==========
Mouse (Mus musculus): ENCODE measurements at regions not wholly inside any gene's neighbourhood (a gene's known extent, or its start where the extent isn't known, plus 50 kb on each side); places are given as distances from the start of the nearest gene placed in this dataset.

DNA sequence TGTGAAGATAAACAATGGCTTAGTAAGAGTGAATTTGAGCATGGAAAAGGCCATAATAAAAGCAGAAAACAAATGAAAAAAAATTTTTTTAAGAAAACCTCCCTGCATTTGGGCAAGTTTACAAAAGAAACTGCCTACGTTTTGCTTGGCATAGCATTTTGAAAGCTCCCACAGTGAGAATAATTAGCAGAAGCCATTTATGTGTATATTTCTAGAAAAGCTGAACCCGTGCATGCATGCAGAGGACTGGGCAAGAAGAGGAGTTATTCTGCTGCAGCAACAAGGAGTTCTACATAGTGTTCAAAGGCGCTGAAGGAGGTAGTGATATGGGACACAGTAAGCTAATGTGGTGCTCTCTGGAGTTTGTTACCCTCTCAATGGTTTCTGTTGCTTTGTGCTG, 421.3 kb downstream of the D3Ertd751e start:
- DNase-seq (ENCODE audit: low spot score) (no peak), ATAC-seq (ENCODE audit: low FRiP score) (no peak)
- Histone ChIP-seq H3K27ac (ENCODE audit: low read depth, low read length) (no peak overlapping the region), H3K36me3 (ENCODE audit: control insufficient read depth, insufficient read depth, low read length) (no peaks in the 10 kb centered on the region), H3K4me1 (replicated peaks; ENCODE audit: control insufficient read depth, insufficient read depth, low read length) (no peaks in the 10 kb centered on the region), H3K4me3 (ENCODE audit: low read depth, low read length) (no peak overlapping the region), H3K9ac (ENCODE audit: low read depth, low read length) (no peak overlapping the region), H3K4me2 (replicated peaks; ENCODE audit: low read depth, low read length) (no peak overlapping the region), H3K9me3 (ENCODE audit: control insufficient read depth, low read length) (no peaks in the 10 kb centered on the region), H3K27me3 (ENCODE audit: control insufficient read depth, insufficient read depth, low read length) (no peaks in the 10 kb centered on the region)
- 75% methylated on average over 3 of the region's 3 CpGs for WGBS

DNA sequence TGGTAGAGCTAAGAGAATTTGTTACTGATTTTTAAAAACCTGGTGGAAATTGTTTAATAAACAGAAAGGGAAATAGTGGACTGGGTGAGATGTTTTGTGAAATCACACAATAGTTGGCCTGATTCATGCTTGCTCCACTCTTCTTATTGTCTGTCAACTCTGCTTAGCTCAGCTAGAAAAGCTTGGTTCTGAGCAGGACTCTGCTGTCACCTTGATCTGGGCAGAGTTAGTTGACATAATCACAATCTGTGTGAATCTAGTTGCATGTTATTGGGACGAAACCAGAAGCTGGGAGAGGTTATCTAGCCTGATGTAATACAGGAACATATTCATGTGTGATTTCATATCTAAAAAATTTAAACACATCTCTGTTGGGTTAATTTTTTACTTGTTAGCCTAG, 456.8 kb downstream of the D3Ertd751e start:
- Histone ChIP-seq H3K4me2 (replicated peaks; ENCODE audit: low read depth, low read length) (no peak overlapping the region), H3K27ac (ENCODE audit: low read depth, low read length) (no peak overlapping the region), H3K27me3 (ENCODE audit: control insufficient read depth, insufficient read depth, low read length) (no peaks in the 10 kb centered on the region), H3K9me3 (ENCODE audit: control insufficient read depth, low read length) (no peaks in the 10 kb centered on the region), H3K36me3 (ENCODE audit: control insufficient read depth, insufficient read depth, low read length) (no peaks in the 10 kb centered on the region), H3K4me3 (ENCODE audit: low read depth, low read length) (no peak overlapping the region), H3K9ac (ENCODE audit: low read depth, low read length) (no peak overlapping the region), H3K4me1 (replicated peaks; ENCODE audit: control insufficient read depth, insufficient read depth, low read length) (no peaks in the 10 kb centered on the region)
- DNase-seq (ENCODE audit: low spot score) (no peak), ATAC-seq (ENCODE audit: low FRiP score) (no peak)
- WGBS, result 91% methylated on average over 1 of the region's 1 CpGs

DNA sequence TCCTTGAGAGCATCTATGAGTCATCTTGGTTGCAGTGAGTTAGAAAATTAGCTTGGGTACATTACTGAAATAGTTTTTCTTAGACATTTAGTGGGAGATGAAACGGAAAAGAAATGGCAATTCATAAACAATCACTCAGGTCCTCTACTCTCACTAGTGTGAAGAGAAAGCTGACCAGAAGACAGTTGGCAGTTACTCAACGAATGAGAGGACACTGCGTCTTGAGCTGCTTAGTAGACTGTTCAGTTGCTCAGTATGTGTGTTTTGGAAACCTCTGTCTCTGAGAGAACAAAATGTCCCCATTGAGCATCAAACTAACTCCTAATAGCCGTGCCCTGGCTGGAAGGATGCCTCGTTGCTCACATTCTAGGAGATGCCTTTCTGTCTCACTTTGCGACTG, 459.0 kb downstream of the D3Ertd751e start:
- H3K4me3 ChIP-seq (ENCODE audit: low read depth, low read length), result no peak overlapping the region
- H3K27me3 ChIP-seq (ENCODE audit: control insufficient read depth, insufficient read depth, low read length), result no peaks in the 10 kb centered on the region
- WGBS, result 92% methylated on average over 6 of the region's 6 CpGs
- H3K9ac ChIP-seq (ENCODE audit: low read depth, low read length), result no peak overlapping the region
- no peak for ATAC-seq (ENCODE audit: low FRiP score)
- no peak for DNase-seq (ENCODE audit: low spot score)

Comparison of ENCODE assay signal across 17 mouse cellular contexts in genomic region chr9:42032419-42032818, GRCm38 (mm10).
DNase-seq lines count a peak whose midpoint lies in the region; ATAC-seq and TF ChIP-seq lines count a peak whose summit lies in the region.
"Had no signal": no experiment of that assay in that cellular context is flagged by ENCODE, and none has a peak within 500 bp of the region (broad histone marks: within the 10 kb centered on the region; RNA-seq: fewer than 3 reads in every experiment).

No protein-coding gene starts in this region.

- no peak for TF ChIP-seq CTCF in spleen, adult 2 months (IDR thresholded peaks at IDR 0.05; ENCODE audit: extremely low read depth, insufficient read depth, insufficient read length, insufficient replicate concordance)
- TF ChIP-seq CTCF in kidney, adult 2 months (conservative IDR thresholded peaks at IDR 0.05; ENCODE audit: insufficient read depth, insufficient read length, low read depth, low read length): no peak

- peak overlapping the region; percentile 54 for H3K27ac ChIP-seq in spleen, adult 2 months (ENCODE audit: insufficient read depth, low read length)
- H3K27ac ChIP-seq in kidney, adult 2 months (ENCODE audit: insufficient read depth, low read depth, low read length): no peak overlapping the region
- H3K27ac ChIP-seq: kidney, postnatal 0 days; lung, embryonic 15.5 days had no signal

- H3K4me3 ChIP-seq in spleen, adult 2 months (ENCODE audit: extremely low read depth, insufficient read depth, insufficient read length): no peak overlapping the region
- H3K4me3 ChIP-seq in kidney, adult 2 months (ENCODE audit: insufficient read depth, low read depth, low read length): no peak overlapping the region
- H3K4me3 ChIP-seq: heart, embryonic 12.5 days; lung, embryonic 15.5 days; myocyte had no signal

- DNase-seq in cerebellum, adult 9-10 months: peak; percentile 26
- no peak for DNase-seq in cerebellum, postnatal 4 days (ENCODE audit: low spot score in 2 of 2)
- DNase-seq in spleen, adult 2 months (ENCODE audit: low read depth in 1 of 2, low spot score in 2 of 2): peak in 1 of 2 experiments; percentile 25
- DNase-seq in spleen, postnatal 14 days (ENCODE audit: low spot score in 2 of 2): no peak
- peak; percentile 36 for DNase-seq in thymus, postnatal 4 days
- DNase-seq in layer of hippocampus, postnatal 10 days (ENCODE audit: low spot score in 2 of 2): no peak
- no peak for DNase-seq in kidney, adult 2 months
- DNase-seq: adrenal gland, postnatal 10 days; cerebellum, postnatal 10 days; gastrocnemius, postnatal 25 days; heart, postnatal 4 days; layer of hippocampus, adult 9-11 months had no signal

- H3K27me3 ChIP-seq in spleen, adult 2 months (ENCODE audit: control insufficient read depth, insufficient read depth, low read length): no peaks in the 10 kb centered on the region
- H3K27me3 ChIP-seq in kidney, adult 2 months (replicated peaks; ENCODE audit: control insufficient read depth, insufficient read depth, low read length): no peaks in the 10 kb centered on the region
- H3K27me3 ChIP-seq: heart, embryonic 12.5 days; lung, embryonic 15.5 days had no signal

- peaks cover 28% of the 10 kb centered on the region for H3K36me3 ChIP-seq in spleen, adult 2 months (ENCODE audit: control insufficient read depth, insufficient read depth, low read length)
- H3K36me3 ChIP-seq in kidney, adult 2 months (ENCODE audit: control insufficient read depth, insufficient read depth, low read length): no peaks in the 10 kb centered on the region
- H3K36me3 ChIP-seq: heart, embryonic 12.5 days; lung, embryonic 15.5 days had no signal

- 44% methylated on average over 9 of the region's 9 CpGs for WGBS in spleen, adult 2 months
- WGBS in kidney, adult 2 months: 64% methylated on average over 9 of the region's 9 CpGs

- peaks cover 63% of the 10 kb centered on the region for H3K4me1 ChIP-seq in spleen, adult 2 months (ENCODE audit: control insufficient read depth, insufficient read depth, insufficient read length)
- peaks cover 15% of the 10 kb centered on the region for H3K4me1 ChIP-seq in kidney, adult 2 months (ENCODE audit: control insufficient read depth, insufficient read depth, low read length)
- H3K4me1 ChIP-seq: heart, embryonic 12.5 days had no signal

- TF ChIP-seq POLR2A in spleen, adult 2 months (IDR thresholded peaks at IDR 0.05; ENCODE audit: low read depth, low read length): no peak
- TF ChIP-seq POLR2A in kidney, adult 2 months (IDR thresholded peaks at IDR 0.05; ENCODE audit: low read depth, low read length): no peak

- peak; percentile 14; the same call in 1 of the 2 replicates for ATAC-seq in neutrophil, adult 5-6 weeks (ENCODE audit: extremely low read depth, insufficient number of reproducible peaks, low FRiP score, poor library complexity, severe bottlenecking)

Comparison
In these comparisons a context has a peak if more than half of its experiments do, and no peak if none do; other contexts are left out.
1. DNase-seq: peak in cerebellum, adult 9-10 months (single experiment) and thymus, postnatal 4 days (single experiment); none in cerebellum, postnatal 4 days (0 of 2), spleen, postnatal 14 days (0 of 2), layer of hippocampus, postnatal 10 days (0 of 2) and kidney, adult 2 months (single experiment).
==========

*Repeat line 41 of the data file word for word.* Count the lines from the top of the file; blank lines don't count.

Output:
- H3K36me3 ChIP-seq in kidney, adult 2 months (ENCODE audit: control insufficient read depth, insufficient read depth, low read length): no peaks in the 10 kb centered on the region